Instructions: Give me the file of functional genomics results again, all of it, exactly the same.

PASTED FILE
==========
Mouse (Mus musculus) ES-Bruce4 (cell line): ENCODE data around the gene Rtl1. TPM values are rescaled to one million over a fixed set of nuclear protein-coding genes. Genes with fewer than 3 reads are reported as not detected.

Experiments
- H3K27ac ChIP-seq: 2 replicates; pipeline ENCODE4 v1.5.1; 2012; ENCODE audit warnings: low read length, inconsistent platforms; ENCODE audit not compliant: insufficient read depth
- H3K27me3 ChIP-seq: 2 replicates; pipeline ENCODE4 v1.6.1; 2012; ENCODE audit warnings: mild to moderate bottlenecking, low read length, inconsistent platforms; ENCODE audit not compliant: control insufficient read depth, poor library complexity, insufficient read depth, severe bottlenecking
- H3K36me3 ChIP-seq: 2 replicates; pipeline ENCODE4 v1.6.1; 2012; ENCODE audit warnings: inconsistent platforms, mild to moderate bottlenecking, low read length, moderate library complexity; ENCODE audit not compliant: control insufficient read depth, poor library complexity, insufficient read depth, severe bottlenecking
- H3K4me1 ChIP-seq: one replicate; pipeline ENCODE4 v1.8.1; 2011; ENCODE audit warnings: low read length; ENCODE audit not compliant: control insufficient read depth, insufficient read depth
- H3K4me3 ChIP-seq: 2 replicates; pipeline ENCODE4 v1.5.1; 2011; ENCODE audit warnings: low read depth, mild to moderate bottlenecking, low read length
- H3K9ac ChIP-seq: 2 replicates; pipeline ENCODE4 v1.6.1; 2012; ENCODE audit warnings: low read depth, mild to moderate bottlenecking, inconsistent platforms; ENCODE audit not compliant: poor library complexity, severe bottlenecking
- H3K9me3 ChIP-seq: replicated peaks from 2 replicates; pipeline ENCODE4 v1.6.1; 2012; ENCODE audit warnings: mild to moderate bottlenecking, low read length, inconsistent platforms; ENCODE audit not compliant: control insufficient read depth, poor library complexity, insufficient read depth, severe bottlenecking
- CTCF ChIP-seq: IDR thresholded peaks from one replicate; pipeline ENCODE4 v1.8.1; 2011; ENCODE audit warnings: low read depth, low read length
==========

Mouse (Mus musculus) ES-Bruce4 (cell line): ENCODE data around the gene Rtl1. TPM values are rescaled to one million over a fixed set of nuclear protein-coding genes. Genes with fewer than 3 reads are reported as not detected.

Experiments
- H3K27ac ChIP-seq: 2 replicates; pipeline ENCODE4 v1.5.1; 2012; ENCODE audit warnings: low read length, inconsistent platforms; ENCODE audit not compliant: insufficient read depth
- H3K27me3 ChIP-seq: 2 replicates; pipeline ENCODE4 v1.6.1; 2012; ENCODE audit warnings: mild to moderate bottlenecking, low read length, inconsistent platforms; ENCODE audit not compliant: control insufficient read depth, poor library complexity, insufficient read depth, severe bottlenecking
- H3K36me3 ChIP-seq: 2 replicates; pipeline ENCODE4 v1.6.1; 2012; ENCODE audit warnings: inconsistent platforms, mild to moderate bottlenecking, low read length, moderate library complexity; ENCODE audit not compliant: control insufficient read depth, poor library complexity, insufficient read depth, severe bottlenecking
- H3K4me1 ChIP-seq: one replicate; pipeline ENCODE4 v1.8.1; 2011; ENCODE audit warnings: low read length; ENCODE audit not compliant: control insufficient read depth, insufficient read depth
- H3K4me3 ChIP-seq: 2 replicates; pipeline ENCODE4 v1.5.1; 2011; ENCODE audit warnings: low read depth, mild to moderate bottlenecking, low read length
- H3K9ac ChIP-seq: 2 replicates; pipeline ENCODE4 v1.6.1; 2012; ENCODE audit warnings: low read depth, mild to moderate bottlenecking, inconsistent platforms; ENCODE audit not compliant: poor library complexity, severe bottlenecking
- H3K9me3 ChIP-seq: replicated peaks from 2 replicates; pipeline ENCODE4 v1.6.1; 2012; ENCODE audit warnings: mild to moderate bottlenecking, low read length, inconsistent platforms; ENCODE audit not compliant: control insufficient read depth, poor library complexity, insufficient read depth, severe bottlenecking
- CTCF ChIP-seq: IDR thresholded peaks from one replicate; pipeline ENCODE4 v1.8.1; 2011; ENCODE audit warnings: low read depth, low read length